• Tolerance buildup: if a car door must properly shut to keep out the rain, with Cp=1, each part can be within thickness requirements, but the assembled door still leaks

STRAMGT 351: Building and Managing Professional Sales Orgs (Lattin/Levine)

Case recap: OuterBay & EMC

  • Once corporate development hands over to product org, no-one remembers the contract nuances and creation pain. Goes into autopilot: count units and send invoices
  • Biggest make-or-break of large reseller
    • does their sales force have competence to sell your product?
    • does their DNA allow selling an externally sourced product?
  • Fine line of when a large reseller makes sense for a startup:
    • If you have no leverage to get the terms you want, do you need to make the deal?
    • If you have a lot of leverage to get the ideal deal, do you really need the deal?

Case: Bausch & Lomb: Salesforce Reorganization (Stanford E213)

Book: Structuring the Sales Force for Strategic Advantage (Ch 4 from The Complete Guide to Accelerating Sales Force Performance: How to Get More Sales from Your Sales Force)

  • Efficiency of a sales org is the rate at which a given investment is converted into sales calls. Effectiveness is about the customers response to those calls.
    • Geographic structures usually provide the highest efficiency, but other structures can be more effective due to heterogeneity and complexity of markets and products.
  • The technical sales dichotomy: “do I hire an engineer or a fraternity/sorority president?”
  • Four fundamental sales force models:
    • generalist: each salesperson sells the entire product line to any client or prospect in defined geography.
    • market-based: know their market segment and customers intimately
    • product-based: aligned to parts of the product portfolio, can be integrated or independent (trade-off: customer confusion), depending how high up they report to a common manager.
    • activity based: for example, different teams for new accounts and maintaining existing client accounts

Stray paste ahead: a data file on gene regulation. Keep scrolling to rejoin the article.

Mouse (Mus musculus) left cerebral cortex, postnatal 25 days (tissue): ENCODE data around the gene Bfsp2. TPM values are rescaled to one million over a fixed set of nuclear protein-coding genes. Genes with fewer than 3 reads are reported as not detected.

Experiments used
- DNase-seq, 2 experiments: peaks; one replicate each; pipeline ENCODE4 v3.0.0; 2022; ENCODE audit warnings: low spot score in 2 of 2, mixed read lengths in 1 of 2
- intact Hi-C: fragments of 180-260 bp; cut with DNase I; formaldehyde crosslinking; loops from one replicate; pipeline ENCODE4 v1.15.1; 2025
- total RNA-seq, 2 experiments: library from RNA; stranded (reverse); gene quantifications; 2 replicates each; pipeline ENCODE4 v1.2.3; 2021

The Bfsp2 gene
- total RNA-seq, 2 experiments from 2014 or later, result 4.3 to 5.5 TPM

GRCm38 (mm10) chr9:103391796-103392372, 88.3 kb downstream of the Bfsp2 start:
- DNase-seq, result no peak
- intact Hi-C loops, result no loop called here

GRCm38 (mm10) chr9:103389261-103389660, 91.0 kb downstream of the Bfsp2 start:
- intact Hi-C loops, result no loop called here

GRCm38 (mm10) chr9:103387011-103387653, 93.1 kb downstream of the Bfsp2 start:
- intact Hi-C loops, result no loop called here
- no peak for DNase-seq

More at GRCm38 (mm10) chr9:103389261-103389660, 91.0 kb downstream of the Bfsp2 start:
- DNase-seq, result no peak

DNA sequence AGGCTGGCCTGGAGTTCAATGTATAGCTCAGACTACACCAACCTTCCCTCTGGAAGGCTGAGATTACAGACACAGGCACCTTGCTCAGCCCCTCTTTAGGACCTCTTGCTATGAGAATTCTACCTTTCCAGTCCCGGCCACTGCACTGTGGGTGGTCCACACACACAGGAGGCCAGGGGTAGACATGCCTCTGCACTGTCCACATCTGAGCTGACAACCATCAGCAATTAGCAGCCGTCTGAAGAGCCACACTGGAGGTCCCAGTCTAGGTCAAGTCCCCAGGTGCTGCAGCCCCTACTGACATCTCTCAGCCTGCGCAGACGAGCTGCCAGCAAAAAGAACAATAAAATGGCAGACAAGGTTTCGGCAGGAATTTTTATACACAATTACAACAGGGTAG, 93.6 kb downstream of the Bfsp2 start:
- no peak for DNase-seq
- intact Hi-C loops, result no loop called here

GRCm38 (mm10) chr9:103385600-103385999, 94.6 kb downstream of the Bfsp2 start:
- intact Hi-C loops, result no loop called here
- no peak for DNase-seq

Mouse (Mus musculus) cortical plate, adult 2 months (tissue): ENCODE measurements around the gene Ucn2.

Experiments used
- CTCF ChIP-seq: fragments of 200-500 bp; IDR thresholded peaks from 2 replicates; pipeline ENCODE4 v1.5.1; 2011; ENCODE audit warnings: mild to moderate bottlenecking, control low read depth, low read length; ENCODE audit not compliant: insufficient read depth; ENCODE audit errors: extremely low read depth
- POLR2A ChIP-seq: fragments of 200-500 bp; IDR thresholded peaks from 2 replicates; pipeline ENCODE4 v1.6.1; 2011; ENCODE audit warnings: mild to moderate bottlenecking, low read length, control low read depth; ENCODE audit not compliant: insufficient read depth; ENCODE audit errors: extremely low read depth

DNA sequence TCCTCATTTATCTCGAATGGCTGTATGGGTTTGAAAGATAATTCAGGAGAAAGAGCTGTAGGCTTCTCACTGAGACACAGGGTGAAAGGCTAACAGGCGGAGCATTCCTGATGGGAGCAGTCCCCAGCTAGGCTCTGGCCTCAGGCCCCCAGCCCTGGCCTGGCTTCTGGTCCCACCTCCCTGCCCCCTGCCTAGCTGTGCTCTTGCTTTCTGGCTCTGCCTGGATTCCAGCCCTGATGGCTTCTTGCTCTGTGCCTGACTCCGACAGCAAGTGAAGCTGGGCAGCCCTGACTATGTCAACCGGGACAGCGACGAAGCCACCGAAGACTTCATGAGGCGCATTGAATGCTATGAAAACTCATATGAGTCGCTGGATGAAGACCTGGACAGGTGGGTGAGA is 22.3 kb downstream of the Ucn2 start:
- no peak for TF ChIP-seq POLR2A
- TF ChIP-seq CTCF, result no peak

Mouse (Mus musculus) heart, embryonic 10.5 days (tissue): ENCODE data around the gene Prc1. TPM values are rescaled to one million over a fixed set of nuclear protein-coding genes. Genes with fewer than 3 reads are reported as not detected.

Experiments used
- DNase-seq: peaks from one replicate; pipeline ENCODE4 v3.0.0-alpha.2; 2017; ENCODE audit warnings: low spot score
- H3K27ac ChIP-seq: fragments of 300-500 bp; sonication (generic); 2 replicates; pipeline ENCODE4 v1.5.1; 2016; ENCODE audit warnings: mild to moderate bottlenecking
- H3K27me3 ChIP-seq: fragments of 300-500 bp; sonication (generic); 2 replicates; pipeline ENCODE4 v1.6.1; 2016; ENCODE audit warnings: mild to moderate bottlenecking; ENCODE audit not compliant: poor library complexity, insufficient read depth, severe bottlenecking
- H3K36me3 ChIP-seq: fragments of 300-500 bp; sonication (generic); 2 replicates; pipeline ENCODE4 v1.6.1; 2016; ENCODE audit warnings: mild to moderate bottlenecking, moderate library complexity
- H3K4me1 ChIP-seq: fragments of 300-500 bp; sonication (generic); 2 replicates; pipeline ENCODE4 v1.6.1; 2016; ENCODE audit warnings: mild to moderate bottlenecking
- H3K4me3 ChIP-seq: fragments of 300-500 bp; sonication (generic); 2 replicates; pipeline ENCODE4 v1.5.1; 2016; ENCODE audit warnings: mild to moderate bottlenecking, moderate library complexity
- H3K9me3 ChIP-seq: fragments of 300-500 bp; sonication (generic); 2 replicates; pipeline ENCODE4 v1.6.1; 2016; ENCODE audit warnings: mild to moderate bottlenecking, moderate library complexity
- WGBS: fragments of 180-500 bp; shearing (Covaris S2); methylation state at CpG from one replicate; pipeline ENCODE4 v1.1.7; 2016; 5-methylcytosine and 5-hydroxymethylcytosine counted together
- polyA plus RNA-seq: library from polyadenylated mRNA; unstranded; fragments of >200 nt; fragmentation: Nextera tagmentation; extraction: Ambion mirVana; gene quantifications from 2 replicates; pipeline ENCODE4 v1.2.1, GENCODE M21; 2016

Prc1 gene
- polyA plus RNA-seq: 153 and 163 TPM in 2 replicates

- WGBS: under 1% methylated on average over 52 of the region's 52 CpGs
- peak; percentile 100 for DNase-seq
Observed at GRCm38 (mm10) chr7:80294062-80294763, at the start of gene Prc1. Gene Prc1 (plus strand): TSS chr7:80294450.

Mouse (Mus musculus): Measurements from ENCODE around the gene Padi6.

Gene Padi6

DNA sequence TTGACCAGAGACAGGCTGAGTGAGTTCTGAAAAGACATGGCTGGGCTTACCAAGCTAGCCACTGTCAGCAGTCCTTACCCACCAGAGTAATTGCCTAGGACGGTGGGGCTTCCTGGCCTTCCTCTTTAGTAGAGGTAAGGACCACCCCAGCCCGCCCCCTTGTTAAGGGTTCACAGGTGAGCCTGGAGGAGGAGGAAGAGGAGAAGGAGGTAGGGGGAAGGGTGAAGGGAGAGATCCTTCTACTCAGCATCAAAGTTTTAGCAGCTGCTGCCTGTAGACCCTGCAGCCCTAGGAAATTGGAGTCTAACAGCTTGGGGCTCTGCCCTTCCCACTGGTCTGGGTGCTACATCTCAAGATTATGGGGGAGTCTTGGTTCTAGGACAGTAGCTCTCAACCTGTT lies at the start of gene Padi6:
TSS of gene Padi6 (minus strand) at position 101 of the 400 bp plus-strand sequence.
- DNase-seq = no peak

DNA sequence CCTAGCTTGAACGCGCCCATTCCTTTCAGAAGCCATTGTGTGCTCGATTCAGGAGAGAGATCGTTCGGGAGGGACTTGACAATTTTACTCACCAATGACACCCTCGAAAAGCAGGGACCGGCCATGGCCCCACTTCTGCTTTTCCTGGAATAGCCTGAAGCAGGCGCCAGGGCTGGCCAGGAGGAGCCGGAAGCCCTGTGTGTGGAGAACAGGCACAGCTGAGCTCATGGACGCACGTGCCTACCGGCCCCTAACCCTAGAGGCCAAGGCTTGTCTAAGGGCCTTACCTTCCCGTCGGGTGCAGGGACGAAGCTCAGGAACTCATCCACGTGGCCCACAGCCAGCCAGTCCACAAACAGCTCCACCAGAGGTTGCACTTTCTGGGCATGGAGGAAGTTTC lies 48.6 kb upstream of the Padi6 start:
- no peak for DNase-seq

• And fifth: hybrid between two or more of those. Risk of complexity: a structure with 4 geographies, 5 segments (financial, health, government…) and 3 activities (new business, maintenance…) will lead to 60 different “selling faces”, a lot to justify & manage for even a sales force with many employees. General advice: as few selling faces as possible.
  • Sales coverage matrix: identify dimensions where most heterogeneity exists (and cluster homogenous markets, products…)
  • Sales teams as a rule are not efficient – consider if they can be justified by increased effectiveness.
  • “Sometimes what doesn’t kill you… almost kills you”: Doesn’t make your org better, creates cultural resistance to next change attempt

Topic: Selling Freemium Products

Case: Dropbox

Guest: Sujay Jaswa (VP of Business, Dropbox)

  • In successful freemium examples, the free product provides true value to users as opposed to a “gimmicky,” unsatisfactory product offering; further, the conversion from free to premium is motivated less by frustration with the free product than by hope and expectation that the premium product will provide additional value that exceeds the marginal cost to the user.
  • Idea for potential path to enterprise: business to developers (B2D). Instead of the CIO, sell your platform/APIs to developers serving that CIO already?
  • If you want real analytical/quant superstars, the bar should be ridiculously high. Think 300 CVs (top MBA programs, Silverlake/Blackstone/Goldman/etc) -> hire top 3.
  • Pattern matching in managerial decision making is dangerous, because your dataset is always statistically insignificant. There are no truisms in business – if you hire someone who will try to everything as TheirLastCompany did, they will try to do in 2015 what YourCompany does now in 2013 – which might not be the right thing any more.
  • Hire great people into seemingly mundane roles. When a Stanford Computer Science grad with 3.9 grade average has to do support tickets, they will hate it in 6 hours… but you can then tell him to automate the annoying stuff, find creative ways to fix it. And they will.
  • On managing culture, find videos and books by Lou Gerstner – “he’s the real deal”